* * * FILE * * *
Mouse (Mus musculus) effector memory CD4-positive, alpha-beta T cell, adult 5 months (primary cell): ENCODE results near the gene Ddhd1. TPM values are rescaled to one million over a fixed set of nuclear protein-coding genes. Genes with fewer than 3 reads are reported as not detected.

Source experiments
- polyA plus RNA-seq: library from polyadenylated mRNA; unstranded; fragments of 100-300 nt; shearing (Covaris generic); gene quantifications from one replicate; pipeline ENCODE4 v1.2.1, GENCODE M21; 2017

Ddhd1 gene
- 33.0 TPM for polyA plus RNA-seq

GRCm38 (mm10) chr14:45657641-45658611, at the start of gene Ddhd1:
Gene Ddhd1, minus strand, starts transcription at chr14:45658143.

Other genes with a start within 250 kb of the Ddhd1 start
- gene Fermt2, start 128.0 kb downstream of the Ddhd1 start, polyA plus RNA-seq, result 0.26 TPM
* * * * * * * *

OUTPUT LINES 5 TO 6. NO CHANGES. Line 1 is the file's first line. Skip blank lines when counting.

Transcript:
- 33.0 TPM for polyA plus RNA-seq

GRCm38 (mm10) chr14:45657641-45658611, at the start of gene Ddhd1: